English 211: Black Literature and Culture (cross-listed)
The Women of the Harlem Renaissance
The Harlem Renaissance has been a much-studied era of Black US culture, but significantly less attention has been paid to Black women’s vital contributions to this artistic and intellectual movement. Across the 1920s and 1930s, as the New Negro Movement rejecting Jim Crow anti-Blackness picked up steam and the New Woman’s Movement promoting women’s autonomy and sexual freedom gained traction, Black women grappled with their place at these movements’ intersection in their artworks. In inventing new forms of Black artistic expression that blended pan-African elements, high and low cultures, and experimental modernist forms, Black women artists both explored the past experience of and imagined a future for Black women in the United States. Examining Black women artists’ contributions in conversation, we’ll consider, for example, the literature of Marita Bonner, Jessie Fauset, Angelina Weld Grimké, Zora Neale Hurston, Georgia Douglas Johnson, and Nella Larsen; the visual art of Meta Vaux Warrick Fuller and Augusta Savage; and the musical stylings of Gladys Bentley, Ma Rainey, and Bessie Smith. In doing so, we’ll discuss the literary trope of the tragic mulatta, histories of racial passing, the rhetoric of Black uplift and respectability, and the trauma of Black motherhood. In this moment of immense potential for cultural change, we’ll consider how and why Black women artists often understood race, gender, and sexuality as ambiguous, unfixed, and, at times, incomprehensible.
English 371: Introduction to Ethnic Literatures (cross-listed)
Nineteenth-Century Black Radical Thought
This course traces nineteenth-century Black radical thought in the United States through an examination of a wide range of literary genres including political pamphlets and speeches, manifestos, and speculative and utopian fiction. In doing so, it considers how and why Black radical thinkers responded to the oppressions of their historical moment by imagining an entirely different world and persuading others to help them build it. Investigating notions of Black freedom—as opposed to liberal freedom—from chattel slavery through Jim Crow, this course asks students to reflect on the legacies and lessons of nineteenth-century Black radicalism for today’s social justice movements. How did Black radicalism develop across the course of the nineteenth century in response to and anticipating legal and extralegal subjection in the United States? What kinds of Black freedom and Black worlds did it imagine? And how and why do Black radical strategies and appeals resonate in the current moment? These are just some of the questions we’ll explore in this class as we develop skills of literary and cultural analysis and read primary texts with a variety of methodological lenses.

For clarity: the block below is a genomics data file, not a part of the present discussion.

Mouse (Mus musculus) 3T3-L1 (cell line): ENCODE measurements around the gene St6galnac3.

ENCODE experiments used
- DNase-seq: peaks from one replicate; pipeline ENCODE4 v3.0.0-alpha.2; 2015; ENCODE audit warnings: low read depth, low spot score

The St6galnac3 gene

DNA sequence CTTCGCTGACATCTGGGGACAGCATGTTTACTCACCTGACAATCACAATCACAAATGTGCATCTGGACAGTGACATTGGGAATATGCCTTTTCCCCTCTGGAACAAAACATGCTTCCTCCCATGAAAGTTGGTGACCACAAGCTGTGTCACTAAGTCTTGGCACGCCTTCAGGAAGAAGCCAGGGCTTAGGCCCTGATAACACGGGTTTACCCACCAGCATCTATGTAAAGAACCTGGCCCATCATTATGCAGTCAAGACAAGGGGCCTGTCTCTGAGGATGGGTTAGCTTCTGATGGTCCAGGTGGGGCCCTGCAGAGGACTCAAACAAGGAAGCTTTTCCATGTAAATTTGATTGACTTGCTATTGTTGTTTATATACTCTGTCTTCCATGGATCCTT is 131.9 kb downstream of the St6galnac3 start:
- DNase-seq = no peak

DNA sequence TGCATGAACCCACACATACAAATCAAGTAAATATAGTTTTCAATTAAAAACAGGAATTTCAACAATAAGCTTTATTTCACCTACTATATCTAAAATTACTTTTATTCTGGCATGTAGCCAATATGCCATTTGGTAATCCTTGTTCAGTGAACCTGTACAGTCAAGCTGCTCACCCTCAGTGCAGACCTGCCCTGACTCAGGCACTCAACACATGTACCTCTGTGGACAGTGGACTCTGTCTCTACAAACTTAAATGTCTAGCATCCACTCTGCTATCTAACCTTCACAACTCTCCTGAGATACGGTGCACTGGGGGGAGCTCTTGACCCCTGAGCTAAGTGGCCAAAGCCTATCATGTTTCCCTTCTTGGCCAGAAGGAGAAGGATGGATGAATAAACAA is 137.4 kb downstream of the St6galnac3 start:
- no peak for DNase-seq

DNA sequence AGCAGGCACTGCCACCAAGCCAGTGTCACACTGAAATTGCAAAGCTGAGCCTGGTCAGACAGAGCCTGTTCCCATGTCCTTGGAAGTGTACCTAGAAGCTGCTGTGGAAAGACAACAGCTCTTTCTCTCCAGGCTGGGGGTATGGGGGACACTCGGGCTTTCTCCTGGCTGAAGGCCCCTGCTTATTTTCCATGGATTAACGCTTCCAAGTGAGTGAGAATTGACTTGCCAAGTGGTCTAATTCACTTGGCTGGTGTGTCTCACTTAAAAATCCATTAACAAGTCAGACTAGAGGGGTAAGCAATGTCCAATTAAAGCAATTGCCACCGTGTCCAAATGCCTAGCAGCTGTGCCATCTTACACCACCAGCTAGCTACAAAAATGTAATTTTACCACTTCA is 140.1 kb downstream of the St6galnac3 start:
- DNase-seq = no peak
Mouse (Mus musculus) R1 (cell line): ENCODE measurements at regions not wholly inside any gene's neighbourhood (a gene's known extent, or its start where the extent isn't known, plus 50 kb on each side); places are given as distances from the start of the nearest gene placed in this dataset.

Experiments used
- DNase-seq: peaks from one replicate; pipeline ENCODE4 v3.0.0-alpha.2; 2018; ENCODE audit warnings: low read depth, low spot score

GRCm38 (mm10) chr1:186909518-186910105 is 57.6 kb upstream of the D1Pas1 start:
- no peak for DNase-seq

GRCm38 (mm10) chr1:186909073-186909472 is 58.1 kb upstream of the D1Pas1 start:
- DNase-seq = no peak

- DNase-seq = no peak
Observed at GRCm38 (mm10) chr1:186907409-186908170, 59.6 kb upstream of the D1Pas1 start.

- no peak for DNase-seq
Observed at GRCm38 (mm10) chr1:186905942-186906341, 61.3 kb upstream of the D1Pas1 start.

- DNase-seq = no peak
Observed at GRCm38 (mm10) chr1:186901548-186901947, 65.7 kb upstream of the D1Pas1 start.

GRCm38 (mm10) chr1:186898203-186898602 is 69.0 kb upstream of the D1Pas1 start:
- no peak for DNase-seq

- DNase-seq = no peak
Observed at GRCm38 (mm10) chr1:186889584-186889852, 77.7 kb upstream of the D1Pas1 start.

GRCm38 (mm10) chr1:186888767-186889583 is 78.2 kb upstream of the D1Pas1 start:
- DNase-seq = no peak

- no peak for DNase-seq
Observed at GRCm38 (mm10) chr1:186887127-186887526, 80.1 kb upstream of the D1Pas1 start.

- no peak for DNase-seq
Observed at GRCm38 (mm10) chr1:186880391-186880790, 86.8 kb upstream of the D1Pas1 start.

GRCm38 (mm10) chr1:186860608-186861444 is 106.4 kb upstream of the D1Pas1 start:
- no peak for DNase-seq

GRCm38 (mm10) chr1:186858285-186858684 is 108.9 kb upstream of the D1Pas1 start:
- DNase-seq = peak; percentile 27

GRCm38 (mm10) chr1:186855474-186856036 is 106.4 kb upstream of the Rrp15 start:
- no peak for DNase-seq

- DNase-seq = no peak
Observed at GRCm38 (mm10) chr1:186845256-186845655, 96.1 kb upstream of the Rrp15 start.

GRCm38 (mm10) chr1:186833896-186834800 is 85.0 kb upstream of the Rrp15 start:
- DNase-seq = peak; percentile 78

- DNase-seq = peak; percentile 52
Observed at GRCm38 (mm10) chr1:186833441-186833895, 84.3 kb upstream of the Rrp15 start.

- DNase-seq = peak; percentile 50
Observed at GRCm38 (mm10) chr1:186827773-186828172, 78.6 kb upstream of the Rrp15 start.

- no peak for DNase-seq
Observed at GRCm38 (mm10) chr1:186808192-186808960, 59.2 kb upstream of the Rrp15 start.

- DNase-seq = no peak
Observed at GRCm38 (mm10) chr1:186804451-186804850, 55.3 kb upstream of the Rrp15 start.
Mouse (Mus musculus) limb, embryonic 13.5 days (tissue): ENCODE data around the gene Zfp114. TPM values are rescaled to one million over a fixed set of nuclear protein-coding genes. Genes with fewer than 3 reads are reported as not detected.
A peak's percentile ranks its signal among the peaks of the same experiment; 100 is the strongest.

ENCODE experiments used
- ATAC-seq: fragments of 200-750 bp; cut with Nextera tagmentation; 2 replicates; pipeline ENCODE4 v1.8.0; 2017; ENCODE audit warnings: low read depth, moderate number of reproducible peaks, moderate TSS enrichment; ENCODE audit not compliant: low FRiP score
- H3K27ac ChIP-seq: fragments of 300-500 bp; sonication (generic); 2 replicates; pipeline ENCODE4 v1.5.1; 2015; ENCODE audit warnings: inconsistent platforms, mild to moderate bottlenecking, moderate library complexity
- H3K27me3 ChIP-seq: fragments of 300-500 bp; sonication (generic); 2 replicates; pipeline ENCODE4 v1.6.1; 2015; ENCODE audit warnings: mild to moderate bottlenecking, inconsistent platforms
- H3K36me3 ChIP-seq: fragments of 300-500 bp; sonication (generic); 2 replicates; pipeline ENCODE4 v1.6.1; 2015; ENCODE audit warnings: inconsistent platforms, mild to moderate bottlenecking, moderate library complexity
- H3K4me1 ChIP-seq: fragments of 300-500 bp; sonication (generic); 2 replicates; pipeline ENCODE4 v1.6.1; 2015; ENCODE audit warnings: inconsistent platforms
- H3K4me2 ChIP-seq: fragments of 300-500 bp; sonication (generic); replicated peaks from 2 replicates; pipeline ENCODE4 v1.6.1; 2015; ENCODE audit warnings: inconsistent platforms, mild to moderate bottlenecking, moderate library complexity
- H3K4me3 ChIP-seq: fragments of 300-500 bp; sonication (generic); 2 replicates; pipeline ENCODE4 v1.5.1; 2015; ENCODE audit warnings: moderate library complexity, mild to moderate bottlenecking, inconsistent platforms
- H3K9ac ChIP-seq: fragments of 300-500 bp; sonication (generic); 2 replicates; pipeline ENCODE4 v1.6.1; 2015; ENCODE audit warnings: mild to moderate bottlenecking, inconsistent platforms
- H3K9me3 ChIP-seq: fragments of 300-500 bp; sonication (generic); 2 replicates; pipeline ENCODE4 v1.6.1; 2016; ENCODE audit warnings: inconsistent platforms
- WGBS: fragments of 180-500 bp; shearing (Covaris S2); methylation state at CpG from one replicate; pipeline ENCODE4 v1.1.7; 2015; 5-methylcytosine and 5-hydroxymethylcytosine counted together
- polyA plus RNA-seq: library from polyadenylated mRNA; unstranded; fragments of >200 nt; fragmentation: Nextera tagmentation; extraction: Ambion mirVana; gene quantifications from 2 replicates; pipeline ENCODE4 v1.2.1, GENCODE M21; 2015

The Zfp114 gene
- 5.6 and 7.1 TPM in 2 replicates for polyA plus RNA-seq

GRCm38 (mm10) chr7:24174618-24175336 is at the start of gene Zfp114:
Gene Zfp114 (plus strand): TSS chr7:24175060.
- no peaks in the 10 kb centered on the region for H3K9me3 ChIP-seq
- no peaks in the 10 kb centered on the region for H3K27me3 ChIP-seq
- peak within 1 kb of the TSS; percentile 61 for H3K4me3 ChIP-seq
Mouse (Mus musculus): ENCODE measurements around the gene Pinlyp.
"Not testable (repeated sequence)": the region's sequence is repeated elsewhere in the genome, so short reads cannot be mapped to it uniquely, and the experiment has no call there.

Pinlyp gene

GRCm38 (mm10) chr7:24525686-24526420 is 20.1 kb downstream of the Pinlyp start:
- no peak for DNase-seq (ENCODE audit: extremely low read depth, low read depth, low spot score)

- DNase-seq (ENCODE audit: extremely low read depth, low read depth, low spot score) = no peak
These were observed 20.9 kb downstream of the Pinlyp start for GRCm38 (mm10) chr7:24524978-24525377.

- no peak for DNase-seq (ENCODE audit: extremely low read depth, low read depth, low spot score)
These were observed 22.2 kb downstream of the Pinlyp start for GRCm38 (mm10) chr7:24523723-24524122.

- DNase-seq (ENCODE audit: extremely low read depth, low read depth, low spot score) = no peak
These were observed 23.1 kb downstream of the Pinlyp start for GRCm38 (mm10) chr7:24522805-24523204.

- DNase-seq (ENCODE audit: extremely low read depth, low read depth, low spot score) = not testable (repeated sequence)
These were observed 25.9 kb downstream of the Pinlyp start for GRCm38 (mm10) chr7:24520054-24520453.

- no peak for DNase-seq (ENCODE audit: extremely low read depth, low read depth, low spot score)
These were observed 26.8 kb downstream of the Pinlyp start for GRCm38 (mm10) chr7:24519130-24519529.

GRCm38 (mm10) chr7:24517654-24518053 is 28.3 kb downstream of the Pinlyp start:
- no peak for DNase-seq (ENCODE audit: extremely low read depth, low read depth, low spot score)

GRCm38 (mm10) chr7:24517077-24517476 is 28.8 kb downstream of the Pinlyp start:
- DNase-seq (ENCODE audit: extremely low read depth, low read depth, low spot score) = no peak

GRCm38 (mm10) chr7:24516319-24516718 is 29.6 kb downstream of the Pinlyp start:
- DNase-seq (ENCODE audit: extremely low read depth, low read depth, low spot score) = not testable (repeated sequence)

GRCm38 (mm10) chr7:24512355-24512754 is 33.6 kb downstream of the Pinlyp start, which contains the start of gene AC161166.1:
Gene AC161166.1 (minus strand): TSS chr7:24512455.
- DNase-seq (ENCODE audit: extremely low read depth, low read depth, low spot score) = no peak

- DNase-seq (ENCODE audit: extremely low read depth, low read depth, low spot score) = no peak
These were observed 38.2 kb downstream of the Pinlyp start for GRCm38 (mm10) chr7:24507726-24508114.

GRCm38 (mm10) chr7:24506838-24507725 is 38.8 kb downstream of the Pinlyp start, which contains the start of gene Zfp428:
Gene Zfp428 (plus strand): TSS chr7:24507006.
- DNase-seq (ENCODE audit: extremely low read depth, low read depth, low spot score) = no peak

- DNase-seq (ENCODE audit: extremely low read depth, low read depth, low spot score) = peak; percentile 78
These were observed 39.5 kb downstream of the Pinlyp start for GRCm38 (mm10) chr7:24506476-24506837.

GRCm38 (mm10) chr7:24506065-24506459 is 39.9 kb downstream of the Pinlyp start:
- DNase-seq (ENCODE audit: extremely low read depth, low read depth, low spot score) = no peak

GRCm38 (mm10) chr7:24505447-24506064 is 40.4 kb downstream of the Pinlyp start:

English 435G: American Literature, 1865 to 1914 (cross-listed)
“Call me Ishmael,” Moby-Dick (1851) famously begins, and from there, it takes readers on a fascinating journey pursuing the notorious titular white whale. While it’s often been understood as a novel about Captain Ahab’s revenge or madness, on this journey, readers also grapple with some of life’s most complex historical and philosophical questions: questions of knowledge, truth, and perception; of race and sexuality; of the potentials and limits of human agency; of slavery and colonialism; and of humans’ relationship to the natural world. In this course, we’ll examine Herman Melville’s magnum opus through a variety of methodological lenses to glean the work of literary and cultural studies criticism in the twenty-first century.